The Rein Coat also incorporates a harness to replicate the nurturing pick-up of a puppy by its mother.  According to manufacturers, The Rein Coat “is designed to lightly  touch your pet at the nape of the neck—just like a mommy dog or cat—triggering the production of oxytocin to be released  by the brain, which then reduces the fear and anxiety in your pet.” (The coats are indeed available for cats too.)

Breed-Specific Coats

For dogs with unique body shapes, such as Dachshunds and Whippets, you can find manufacturers that specialize in breed-specific coats. For example, Foggy Mountain Dog Coats ( provides a variety of functional and styling coats for deep-barreled, thin-waisted dogs and their short-legged, long-bodied comrades.


Sizes vary by manufacturer, so get out the measuring tape. For back length (example: 23” – 25”), measure from the base of the neck to the base of the tail.  For girth, measure your dog’s chest behind the front legs at the widest part. If the measurements are at the upper end of the sizing range, it is safest to go up to the next size. Hopefully, the measurement guide includes a weight range too for extra guidance.

If possible, take your dog to pet stores and outdoor recreation outfitters and try on coats before investing. If ordering online, read the ratings and comments. Often, other buyers’ observations will help you decide if this coat will meet your requirements, or how to determine your dog’s size. With measurements in hand and some assurance of quality from previous buyers’ feedback, you can buy with confidence (but double-check their return policy!).

And don’t forget to set aside closet space to accommodate your dog’s wardrobe.




First Published in Pets in the City Magazine, February 2014


Snowshoeing with Your Dog March 13, 2015

Chante and Elvis, Millcreek Canyon, copyright Chante McCoyHave you ever thought about snowshoeing? The snow is still here despite what the groundhog said, so you might as well enjoy it. You can still hit the trails, a snow-layered golf course or city park, or a closed canyon road, such as the one a few miles up Millcreek Canyon.

The cold is no excuse to stay home. Dress appropriately, and you’re good to go. Believe me, once you get moving, you’ll be comfortable and warm.

Fluffy is ready with her fur coat, but you can give her extra protection with a coat and booties. Here are some tips to ensure you’re both ready to romp in the white stuff.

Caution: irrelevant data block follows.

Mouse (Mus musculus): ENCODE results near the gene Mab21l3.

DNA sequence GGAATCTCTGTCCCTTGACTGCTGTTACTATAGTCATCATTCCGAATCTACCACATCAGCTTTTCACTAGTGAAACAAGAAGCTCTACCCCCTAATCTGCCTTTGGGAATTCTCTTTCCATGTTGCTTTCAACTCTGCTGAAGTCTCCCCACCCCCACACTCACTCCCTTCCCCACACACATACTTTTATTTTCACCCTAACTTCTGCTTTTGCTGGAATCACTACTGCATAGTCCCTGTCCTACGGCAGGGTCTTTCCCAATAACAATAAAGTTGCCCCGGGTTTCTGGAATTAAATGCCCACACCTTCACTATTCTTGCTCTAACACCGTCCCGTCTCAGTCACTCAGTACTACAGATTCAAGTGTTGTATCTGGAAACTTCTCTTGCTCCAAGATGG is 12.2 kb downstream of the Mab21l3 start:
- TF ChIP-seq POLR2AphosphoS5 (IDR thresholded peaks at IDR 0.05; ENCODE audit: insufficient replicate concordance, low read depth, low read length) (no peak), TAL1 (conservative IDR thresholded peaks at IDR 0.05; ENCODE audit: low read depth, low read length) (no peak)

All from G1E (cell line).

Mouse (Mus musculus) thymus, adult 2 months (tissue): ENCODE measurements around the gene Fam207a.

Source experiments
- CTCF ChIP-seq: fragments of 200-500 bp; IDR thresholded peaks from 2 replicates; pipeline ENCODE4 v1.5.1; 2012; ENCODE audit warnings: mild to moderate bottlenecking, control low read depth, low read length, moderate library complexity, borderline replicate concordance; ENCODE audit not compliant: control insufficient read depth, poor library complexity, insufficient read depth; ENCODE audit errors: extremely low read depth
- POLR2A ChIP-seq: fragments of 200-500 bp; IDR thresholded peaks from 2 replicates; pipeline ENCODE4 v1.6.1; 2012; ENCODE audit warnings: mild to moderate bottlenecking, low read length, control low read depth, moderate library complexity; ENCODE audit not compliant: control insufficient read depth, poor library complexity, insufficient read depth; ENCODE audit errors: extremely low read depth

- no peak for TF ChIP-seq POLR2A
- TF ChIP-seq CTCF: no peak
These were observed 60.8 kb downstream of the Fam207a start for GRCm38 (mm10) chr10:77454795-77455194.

Layer, layer, layer: long johns, long sleeved shirt and pants, and a coat. Pockets of air will do the rest by trapping body heat.

For clothing, take some hints from ski/snowboarding clothes. Go with synthetic fibers for breathability and wicking moisture (i.e., sweat) from your body. Avoid cotton. Cotton holds moisture and stays wet. Don’t wear blue jeans; once they get wet, they stay wet.

Gloves or Mittens

Gloves allow more finger flexibility, nice when strapping on the snow shoes. Mittens are warmer because they trap body heat inside.


Take along a warm fitted hat that covers your ears. On a warmer day, a headband covering your ears will be adequate.


Snowshoeing in Bryce Canyon, copyright Chante McCoyUnless you’re trekking on a popular snow-packed trail (where traction devices are sufficient), you’ll want snowshoes. Lightweight aluminum, narrow frames allow you to walk almost normally. Adjustable straps let you use boots or less bulky shoes. Spring-loaded suspension and crampons on the bottom with their springy prongs provide for traction and lift off.

Snowshoes are designed differently for the sexes (i.e., more tapered for women to accommodate their stride) and for different weight loads. When first snowshoeing, rent a pair before investing. Snowshoes generally run $100 and up.

Traction Devices

Traction devices wrap around the bottom of your shoes, providing steel grips that press into snow or ice for added traction. Traction devices are useful for packed snow or intermittent patches of snow and slush. I use “Yak Trak” which are made of springy rubber with wound steel coils. There are other brands/variations.


Feet easily get cold. And wet. While you can get away with tennis shoes for a short excursion, I highly recommend insulated, waterproof boots that are at least ankle high.


If you don’t have ski pants, get leg gaiters. Gaiters connect to your boots and provide overlapping waterproof protection up to your knees.

Dog Booties

Dog booties, copyright Chante McCoyWhen traipsing in the snow with Fluffy, consider getting her a set of booties. Think Iditarod. Booties for sled dogs are required equipment on account of ice, hard packed snow, and sharp rocks. Your dog will be subjected to the same, cutting her pads and making them bleed.

Look for waterproof booties with flexible rubber soles with tread patterns for traction. Some come with gaiters (“sleeves” which cover the lower leg) for added insulation and protection against the cold. Read reviews so you can buy with confidence.

Be sure to size the booties for best fit. Sizing depends on the manufacturer. Some base it on the width of the paw. Others on the length, from the front edge of the small pads to the back edge of the large pad. So, if ordering online, be sure to check out their sizing guidelines. If possible, I recommend trying on booties at a store for a good fit.

Coat or Sweater

For a short-haired dog, consider covering her with an outer layer to protect against the cold and wet. Take her to a couple of pet stores and outdoor recreation outfitters and try on coats before investing. You’ll want something comfortable, snug, and easy to put on.

Published in Pets in the City Magazine, March 2013 (


Minimal Supplies for Hiking August 5, 2013

Filed under: Tips — Chanté McCoy @ 3:06 pm
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At a minimum, take the following items with you when hitting the trails. Most of my items stay in my water-toting hip holster or my glove compartment all the time, so I just add water and go.

Minimal supplies check listWater

Always take at least one bottle of water.